Tuesday, 31 January 2012

Schmallenberg Virus ( SBV ) - better reporting in Britain


At last, a sensible report, from "The Yorkshire Post"  breaks the silence in Britain. This does not casually  dismiss Schmallenberg Virus  ( SBV ) as harmless to human health.

Defra and its veterinarians have obviously now brought their PR people under proper control and stopped them briefing the media with veterinary puff.

Current discussions with the government about new veterinary disciplinary procedures bring their benefits.

They are now well on the way to regarding  the midges as a theory rather than a fact ( it was mosquitoes, anyway, probably a mistranslation somewhere) and other remarks suggests that, live imports, the real source of CSF and FMD in 2000, long widely suspected in farming circles, has resurfaced as a likely route for the import of disease to Britain.

The second report, from Wales, below too, shows a similar grasp of reality.

Things have become so serious now, that group solidarity takes second place to real science. "You can fool some of the people…"

How different things would have been had Britain's corrupt government veterinarians told the truth in 2000-2001.

The reality of live imports as a probable source, known earlier, would have changed livestock farming in ways that would have helped protect human health, worldwide.

As it was, the world was misled on a significant scale to cover-up British veterinary incompetence, fraud and greed.

Anyway, very bad news, but now handled in a professional way.

The Yorkshire Post report here

and Wales Online here


Monday, 23 January 2012

Schmallenberg virus


As you can see, already Holland and Germany are getting the blame, in the first sentence, for the spread of this new disease from the Continent to England.

Further down, Britain's infamous agricultural ministry, Defra accept that “it is likely that the disease has been present in the UK since last autumn.” Exactly, the time when it was discovered on the Continent.

Having had some experience with Defra, it is just as likely they have been hiding it up for years.

They will give “straight bat” reports in writing and “blame someone else” explanations verbally and off the record, to the media. If they media don’t co-operate, they don’t get any more interviews.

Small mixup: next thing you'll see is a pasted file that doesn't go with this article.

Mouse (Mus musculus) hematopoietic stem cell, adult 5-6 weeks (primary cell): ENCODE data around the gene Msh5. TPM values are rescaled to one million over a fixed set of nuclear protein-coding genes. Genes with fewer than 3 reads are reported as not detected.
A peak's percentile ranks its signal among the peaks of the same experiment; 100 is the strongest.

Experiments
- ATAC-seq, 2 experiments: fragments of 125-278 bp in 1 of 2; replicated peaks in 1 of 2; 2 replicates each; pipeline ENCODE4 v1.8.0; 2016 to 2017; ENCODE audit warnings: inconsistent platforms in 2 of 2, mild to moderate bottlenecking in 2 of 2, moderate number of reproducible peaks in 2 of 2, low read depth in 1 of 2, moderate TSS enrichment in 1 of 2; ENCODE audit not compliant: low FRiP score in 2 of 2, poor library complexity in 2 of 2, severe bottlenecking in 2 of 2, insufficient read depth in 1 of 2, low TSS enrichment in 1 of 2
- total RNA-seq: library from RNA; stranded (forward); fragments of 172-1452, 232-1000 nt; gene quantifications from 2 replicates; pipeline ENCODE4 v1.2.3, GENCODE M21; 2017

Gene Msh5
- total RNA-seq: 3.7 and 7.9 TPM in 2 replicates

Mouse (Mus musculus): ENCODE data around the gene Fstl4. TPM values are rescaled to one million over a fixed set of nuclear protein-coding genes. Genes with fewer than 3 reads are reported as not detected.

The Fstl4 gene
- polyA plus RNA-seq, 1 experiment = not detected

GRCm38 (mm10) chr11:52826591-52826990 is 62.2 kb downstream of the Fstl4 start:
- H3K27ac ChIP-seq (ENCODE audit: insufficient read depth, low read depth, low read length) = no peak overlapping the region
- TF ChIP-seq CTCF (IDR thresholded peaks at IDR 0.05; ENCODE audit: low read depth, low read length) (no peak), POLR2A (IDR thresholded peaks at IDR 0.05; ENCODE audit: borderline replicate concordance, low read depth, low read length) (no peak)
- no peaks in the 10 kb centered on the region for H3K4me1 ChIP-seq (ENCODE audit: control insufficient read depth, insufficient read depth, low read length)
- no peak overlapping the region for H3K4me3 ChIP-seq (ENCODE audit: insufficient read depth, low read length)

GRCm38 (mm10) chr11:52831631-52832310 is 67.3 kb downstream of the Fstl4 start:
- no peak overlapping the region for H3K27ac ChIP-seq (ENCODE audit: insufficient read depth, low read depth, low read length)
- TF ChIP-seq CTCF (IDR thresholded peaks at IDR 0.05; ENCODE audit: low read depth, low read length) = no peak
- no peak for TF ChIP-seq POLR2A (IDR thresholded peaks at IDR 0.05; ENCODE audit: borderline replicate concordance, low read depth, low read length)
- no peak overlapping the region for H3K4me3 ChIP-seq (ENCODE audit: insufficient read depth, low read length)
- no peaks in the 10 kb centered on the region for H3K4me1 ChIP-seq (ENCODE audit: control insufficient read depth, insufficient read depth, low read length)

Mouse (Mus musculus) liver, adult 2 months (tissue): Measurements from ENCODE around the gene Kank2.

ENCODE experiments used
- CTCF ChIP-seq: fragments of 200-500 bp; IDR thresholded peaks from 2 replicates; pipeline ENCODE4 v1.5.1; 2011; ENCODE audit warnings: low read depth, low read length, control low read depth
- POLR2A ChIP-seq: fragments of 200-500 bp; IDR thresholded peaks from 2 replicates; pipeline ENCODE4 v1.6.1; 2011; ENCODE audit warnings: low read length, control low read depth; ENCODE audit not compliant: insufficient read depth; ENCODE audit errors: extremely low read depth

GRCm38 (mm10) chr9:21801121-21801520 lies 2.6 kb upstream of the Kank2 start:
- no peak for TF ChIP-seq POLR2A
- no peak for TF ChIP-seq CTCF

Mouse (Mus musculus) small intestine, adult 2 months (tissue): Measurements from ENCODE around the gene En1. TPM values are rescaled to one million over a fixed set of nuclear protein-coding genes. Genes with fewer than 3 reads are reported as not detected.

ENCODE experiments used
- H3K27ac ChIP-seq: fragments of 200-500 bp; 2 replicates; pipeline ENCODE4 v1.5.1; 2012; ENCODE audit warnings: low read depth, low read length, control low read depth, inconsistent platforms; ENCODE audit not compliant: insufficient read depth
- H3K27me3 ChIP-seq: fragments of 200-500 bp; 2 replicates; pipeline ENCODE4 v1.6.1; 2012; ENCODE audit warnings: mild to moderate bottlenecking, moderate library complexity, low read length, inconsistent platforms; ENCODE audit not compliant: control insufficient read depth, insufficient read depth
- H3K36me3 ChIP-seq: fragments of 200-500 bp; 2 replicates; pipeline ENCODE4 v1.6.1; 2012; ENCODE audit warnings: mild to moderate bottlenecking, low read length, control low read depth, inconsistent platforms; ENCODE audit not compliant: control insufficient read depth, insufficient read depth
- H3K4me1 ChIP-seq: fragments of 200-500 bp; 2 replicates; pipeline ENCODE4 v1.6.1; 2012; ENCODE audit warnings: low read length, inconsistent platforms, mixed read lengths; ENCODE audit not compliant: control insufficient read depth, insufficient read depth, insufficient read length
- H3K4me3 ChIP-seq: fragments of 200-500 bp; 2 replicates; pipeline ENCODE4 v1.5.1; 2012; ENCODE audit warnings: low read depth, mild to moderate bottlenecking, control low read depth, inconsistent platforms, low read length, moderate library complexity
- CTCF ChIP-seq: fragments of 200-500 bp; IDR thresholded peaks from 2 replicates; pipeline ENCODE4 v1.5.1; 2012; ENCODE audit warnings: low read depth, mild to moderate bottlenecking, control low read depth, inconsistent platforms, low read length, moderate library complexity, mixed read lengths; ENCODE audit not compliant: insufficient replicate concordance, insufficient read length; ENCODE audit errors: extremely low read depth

It may be true. It is probably a veterinary disinformation campaign. They have not told the truth, about any animal disease, since they were all caught with amnesia by the Phillips Inquiry over BSE - Mad Cow and had to have their name changed in disgrace,

If it did get to Britain from the Continent, we do not believe the midge explanation, neither does the man or woman that prepared the map for the Guardian. Look at it.

Full report in Britain's daily newspaper The Guardian, complete with a map that suggests a different means of transit. There are similar moves of live exports from southern England to the Continent, unmapped at the moment.

The newspaper report and map is here



Schmallenberg virus confirmed on farms in the UK

The disease, which has spread from the Netherlands and Germany, causes abortions and birth deformities in farm animals
·        
A mysterious virus that causes abortions and birth deformities in farm animals including sheep and cattle has been confirmed in the UK. Four sheep farms in Norfolk, Suffolk and East Sussex are known to be harbouring the disease, which is believed to be transmitted by midges...

Saturday, 21 January 2012

MRSA in Conventional and Alternative Retail Pork Products

.
Research by the University of Iowa tells a sorry tale of MRSA in pigs, and pork  in the USA. The position there is even worse than previously thought.

The research seems to carry no good news for the organic movement either.

It is amazing how Britain's state veterinary service, veterans of numerous previous animal epidemics, have managed to keep Britain's pigs and pork clear of MRSA, whilst the rest of the world continues to report a worsening situation.


Nobody has sought to claim a premium for British pork being MRSA free, isn't that strange?

The pigs have produced 20 percent less pork per sow than their continental competitors for years and yet nobody  gives any plausible reason.

The British government vets are all lined up for their generous pensions and gongs.

Wake up England!

The quote below is from a blog published today by Tara C Smith, a major researcher on MRSA in livestock in the USA.

The blog, in full, is here


MRSA in pork products: does the "antibiotic-free" label make a difference?




...What does the molecular typing tell us, speaking of contamination
source? We carried out analyses on all the MRSA and found that the
most common type of MRSA was ST398, the "livestock" strain that we
previously found on pig farms in the U.S. We also found two "human"
types were common: USA300 (a "community-associated" strain) and USA100
(typically considered a "hospital-associated" strain). In the simplest
analysis of these findings, these molecular types (a combination of
"human" and "pig" strains) suggests that MRSA on raw pork products may